Jail, probation for man bitten by Aurora police dog while hiding in house

Updated 2/15/2019 7:01 PM
  • Guillermo M. Velazquez can be resentenced to up to 15 years in prison if he violates probation.

    Guillermo M. Velazquez can be resentenced to up to 15 years in prison if he violates probation.

A 28-year-old man who was bitten by a police dog while hiding from authorities in an Aurora home has been sentenced to two years of probation and more than seven months time served at the Kane County jail.

Guillermo M. Velazquez, 28, of the 1200 block of Kings Court, West Chicago, was charged with two counts of aggravated battery to a police officer, felony criminal trespass and three misdemeanor counts of resisting police after the May 2 incident on the city's near east side.

According to police, Velazquez was driving a stolen vehicle near Ashland Avenue and Fifth Street when an officer pulled him over around 7:30 a.m. The officer made Velazquez get out of the vehicle, but he took off running north on Fifth and then west to the 900 block of Lafayette Street and into a house.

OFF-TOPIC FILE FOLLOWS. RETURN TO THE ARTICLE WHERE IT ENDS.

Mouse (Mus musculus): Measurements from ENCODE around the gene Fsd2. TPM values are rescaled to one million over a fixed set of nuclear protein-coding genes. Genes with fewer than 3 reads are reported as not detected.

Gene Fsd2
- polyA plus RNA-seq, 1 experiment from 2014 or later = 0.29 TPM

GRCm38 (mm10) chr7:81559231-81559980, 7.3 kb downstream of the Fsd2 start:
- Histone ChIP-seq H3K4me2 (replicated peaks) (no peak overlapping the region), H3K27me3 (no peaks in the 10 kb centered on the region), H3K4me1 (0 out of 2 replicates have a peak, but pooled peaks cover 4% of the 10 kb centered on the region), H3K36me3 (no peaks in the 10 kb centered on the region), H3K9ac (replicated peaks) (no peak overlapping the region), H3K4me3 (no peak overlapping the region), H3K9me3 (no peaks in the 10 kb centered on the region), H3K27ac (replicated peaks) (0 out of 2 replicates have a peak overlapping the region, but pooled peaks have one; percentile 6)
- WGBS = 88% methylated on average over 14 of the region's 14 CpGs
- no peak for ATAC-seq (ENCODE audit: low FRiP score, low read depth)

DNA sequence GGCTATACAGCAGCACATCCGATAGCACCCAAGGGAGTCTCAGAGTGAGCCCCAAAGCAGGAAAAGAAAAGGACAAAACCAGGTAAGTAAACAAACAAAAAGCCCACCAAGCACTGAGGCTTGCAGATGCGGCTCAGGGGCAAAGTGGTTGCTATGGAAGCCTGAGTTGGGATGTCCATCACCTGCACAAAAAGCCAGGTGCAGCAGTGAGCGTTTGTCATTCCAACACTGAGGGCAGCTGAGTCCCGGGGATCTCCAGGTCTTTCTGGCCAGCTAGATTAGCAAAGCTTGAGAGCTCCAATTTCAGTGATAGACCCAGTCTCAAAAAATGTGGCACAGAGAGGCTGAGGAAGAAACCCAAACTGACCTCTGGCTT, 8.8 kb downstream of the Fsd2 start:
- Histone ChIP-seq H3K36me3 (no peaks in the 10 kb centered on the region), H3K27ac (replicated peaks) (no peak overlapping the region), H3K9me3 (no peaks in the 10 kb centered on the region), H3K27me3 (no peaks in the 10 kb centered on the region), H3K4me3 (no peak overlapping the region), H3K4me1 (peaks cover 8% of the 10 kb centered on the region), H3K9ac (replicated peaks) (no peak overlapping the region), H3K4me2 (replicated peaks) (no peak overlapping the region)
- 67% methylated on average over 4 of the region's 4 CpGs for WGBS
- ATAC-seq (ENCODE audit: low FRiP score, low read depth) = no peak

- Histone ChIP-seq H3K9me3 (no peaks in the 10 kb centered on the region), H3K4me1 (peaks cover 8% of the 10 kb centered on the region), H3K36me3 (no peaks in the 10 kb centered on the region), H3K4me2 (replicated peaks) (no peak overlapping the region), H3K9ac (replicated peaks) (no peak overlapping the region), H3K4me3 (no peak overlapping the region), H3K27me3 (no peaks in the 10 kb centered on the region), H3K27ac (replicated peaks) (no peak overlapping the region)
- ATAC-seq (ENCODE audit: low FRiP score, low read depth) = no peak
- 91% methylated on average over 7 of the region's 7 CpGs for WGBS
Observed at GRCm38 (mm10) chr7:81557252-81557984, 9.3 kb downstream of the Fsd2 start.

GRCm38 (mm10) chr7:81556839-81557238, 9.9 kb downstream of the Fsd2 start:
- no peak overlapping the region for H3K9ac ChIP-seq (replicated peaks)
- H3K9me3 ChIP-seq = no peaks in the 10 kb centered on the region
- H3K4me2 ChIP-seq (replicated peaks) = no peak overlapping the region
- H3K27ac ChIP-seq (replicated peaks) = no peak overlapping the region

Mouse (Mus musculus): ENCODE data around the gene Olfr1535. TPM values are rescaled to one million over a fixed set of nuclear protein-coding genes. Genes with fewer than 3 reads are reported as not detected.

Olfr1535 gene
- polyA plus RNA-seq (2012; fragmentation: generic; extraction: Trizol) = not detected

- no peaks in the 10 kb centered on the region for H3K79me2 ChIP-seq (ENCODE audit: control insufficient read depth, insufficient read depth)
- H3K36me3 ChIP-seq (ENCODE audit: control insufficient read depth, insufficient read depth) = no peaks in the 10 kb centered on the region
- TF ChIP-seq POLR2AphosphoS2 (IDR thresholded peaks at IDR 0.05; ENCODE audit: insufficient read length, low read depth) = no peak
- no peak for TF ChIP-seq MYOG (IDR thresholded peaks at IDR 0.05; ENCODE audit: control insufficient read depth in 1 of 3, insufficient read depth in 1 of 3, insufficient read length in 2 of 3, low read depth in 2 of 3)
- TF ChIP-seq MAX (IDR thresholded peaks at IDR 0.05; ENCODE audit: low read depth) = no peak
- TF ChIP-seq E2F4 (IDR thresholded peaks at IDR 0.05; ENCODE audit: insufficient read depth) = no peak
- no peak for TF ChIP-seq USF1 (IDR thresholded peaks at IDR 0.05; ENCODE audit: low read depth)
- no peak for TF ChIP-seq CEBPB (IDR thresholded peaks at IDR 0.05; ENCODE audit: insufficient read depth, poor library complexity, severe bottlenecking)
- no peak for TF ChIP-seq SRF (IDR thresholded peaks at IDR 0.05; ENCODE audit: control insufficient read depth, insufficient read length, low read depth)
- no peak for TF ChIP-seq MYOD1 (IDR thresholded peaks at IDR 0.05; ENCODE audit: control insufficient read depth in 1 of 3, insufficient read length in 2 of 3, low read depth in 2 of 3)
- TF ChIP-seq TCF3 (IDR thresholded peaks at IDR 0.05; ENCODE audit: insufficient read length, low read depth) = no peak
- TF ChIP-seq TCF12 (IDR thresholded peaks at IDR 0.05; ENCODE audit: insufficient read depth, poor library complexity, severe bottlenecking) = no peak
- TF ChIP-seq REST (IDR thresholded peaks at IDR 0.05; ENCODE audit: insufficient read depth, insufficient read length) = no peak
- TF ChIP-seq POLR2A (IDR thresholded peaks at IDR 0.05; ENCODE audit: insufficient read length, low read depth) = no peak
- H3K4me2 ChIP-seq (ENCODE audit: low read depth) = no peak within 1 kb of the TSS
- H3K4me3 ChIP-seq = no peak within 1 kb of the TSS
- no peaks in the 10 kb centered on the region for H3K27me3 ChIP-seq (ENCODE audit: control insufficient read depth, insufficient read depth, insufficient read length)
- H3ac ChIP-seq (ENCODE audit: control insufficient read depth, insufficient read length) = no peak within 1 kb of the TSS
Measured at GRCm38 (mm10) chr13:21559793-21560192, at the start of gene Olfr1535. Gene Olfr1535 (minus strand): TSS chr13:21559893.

The owner of the home ran outside as Velazquez tried to hide upstairs. Police surrounded the home, but Velazquez refused to surrender, so officers sent the police dog, Kato, inside, and the dog quickly found Velazquez hiding under a bed and bit him, authorities said.

Officers moved in and arrested Velazquez, who also was charged with kicking an officer in the chest as police walked him down a set of stairs.

Velazquez also was charged with five counts of felony burglary from a case earlier that day, according to Kane County court records.

Velazquez pleaded guilty Wednesday to one count of felony burglary, punishable by up to 15 years in prison, in exchange for prosecutors dismissing other burglary counts; he also pleaded guilty to aggravated battery to a police officer in the dog case, a felony that carried a punishment ranging from probation up to seven years in prison.

Under the plea agreement accepted by Judge Clint Hull, Velazquez received credit for 226 days served at the Kane County jail while the two cases were pending. The sentences for both felonies were served concurrently, or at the same time, and he was released from jail.

Velazquez still must pay $2,230 in court fines and fees along with an additional $2,300 restitution in the burglary case. If he violates his probation, he could be resentenced to up to 15 years in prison on the burglary charge.

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